Over the last few days, here at Mysterious Universe, I have written several articles on FBI files concerning Flying Saucers, UFO-connected people, and paranormal phenomena that the FBI has declassified under the terms of the U.S. Freedom of Information Act (FOIA). They are files that the Bureau has placed on its website, The Vault. Today, however, I’m going to share with you some of the UFO/paranormal-related files that have been declassified by the FBI, but that have not yet been placed online at the The Vault. You can still obtain those files, of course: it just means to get those papers that have not yet been uploaded, you will have to file a FOIA request. So, with that said, let’s take a look at some of the declassified files that, presently, you can’t see at The Vault. One of them is the file on George Hunt Williamson – he was one of the early UFO Contactees of the 1950s and who died in 1986. The Williamson file runs to around 50 to 60 pages. I say “around” because a few pages of material on Williamson are also contained in another file: that of George Adamski, the most famous (or, more correctly, infamous) Contactee of all. And Williamson pops up, too, in the Truman Bethurum file. So, the precise number of pages on Williamson is somewhat hazy. With that said, let’s take a look at the content of the Williamson file.
Certainly, the most interesting aspect of the FBI file on George Hunt Williamson is that which concerns smuggling. It was in 1962 that the FBI heard rumors that Williamson was secretly transporting ancient artifacts across the border from Mexico into the United States. For a while the FBI deeply pondered on whether or not they should get further involved in the pursuit of a potential crime that had occurred outside of its jurisdiction and in another country – Mexico – but finally dropped the matter; rather fortunately, it must be said, for Williamson. There is one particularly curious aspect of this particular affair: a number of the relevant documents on this alleged smuggling caper are heavily censored and under category B1 of the Freedom of Information Act. Intriguingly, B1 covers nothing less than matters that may have a potential effect on U.S. national security.
Now, let’s take a look at Wilhelm Reich. As far back as the 1930s, Reich had researched what he ultimately came to call Orgone – or Orgone energy. In 2008, it was stated by wilhelmreichtrust.org that: “About eight years ago, Reich’s FBI file – comprising approximately 800 pages – became available online at the FBI website, in a section of the website dedicated to the Freedom of Information Act (FOIA). Some time during 2007, a number of people reported to us that Reich’s file had been removed from that website.” There was, however, no conspiracy or cover-up involved at all. The FBI explained: “Wilhelm Reich’s file was intentionally taken off the Electronic Reading Room. Last year, RMD [Records Management Division] worked closely with the FBI’s Historian to identify files which were either historically valuable or were popular files, that is more than 3-4 requests in the past 3 years. The file in question didn’t make the list, so they removed it from the website.”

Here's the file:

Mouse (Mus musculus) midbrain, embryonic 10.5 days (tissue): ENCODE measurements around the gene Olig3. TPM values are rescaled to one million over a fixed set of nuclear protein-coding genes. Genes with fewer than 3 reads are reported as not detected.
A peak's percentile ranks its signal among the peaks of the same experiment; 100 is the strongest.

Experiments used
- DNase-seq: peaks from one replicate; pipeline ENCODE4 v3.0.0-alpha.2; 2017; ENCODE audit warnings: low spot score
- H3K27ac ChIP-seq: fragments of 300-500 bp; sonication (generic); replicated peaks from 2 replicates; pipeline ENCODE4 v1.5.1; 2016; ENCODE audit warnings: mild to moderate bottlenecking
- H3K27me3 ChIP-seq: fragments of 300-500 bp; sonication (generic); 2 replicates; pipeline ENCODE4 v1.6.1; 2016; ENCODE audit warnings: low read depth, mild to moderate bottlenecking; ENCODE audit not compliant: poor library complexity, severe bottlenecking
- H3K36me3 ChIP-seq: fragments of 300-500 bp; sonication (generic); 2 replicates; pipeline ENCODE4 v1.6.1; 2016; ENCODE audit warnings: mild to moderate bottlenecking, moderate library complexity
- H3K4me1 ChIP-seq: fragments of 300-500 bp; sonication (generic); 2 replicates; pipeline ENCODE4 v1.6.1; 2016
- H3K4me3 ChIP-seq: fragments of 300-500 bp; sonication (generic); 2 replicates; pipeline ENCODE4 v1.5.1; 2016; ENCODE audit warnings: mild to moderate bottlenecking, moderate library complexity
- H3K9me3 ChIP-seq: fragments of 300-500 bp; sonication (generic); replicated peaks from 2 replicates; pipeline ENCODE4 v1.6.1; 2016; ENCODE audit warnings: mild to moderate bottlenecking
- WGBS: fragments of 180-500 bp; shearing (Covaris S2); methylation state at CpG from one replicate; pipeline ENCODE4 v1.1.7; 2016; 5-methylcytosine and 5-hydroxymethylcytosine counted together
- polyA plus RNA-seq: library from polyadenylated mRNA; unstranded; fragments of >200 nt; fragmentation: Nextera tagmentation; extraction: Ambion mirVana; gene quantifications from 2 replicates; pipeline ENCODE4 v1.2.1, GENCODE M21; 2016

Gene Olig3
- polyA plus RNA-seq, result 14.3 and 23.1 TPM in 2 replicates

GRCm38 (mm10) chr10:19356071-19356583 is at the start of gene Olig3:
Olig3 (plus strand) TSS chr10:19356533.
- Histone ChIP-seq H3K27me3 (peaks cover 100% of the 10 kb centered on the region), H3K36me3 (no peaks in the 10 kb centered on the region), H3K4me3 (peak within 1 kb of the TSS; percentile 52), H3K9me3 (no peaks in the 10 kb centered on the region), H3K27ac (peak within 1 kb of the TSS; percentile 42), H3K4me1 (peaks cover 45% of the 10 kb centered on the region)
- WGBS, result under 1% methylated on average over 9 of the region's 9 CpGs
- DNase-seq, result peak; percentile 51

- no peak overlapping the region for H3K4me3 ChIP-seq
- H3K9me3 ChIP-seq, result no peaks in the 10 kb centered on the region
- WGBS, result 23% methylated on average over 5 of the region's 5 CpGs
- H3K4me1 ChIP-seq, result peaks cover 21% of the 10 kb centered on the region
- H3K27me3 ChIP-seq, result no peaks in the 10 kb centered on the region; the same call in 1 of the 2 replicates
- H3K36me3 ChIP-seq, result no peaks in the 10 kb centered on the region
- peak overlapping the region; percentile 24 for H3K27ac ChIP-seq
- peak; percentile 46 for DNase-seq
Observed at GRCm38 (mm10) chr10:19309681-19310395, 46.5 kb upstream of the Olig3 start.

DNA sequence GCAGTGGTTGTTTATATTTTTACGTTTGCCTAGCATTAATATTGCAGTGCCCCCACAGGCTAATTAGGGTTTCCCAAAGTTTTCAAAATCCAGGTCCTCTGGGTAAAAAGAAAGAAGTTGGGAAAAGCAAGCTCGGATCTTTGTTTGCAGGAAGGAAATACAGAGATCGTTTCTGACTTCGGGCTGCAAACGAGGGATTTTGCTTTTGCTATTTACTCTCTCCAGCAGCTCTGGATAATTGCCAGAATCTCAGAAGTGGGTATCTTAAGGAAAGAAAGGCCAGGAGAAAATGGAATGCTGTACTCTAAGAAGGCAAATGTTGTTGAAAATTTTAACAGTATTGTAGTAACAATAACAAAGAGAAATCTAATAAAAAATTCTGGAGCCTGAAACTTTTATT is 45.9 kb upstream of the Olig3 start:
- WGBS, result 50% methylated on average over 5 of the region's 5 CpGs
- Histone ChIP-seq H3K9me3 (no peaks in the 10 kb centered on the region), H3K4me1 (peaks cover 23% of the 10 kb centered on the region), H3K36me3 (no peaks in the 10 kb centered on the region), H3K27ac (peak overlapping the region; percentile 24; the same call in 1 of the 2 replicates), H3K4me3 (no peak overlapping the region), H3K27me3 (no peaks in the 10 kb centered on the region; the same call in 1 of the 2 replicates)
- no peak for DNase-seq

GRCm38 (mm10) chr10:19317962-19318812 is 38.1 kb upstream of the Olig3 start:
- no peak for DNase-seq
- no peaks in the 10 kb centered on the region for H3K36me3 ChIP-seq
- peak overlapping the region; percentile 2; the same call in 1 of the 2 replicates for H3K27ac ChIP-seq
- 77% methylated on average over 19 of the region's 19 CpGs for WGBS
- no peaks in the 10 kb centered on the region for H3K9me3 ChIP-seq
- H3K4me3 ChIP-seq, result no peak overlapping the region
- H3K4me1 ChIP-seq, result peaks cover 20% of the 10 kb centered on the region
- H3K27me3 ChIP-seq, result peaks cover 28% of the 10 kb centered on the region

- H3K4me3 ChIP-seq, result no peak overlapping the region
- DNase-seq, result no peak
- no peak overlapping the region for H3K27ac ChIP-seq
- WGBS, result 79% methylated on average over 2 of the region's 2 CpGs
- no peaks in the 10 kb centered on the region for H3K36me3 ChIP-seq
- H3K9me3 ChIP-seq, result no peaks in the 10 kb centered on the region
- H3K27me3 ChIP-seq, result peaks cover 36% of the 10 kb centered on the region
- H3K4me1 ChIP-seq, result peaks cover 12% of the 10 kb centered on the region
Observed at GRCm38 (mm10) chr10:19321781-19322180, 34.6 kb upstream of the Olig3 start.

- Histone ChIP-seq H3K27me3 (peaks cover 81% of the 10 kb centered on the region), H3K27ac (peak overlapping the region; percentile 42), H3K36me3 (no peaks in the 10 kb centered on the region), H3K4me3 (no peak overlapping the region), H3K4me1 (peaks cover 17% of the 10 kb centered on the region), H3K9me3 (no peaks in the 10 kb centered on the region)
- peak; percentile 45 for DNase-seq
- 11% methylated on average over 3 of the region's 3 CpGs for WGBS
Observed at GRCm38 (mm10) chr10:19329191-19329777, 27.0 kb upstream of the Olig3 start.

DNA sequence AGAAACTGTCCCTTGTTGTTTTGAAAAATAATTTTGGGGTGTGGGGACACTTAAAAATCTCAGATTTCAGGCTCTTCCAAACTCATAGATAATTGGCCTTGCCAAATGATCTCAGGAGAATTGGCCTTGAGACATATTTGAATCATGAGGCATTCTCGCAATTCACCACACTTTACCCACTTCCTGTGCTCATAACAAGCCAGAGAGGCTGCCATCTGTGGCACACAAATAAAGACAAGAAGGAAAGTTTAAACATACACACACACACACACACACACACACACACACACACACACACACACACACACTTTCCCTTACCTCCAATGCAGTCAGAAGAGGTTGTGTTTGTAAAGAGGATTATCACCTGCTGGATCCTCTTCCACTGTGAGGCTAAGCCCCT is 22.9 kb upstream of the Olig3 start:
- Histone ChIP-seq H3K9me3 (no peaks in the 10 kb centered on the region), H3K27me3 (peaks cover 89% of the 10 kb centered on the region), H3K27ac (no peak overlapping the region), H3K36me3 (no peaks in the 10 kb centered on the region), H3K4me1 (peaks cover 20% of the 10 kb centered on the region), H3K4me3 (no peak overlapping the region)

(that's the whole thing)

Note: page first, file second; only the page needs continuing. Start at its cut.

Moving on, there’s the matter of a woman named Mary Hardy Reeser. As Wonders and Marvels states: “During the summer of 1951, the St. Petersburg (Florida) Police Department needed help. On July 2, 67-year-old woman named Mary Hardy Reeser had burned to death in her apartment, and the police did not know how or why. A fire of unknown origin had reduced her body to fine ashes — except for her skull (“shrunken to the size of a teacup”), a small section of backbone, and her left foot, which still wore a shoe.” Rumors quuckly began to circulate that Reeser was a victim of nothing less than Spontaneous Human Combustion (SHC). The FBI has a sizeable file on Reeser and the SHC claims. In fact, it runs to 115 pages. It’s not online at The Vault, though. It can be found, however, at John Greenewald, Jr.’s website, The Black Vault at this link.
The list goes on in relation to the papers that aren’t yet at The Vault: Guy Ballard has an FBI file that runs to a whopping 768 pages. That is not a surprise, as he was a very controversial figure who claimed to have met with none other than the “Ascended Master Count St. Germain.” As for Heaven’s Gate, no less than 382-pages of Bureau-based material are available via the Freedom of Information Act. George Adamski’s file is close to 300-pages-long. Hopefully, the FBI will expand the “Unexplained Phenomenon” section of the The Vault and create the ultimate online source for all of the now-declassified FBI files on matters of the mysterious and paranormal kind. I would be pleased to do it for them!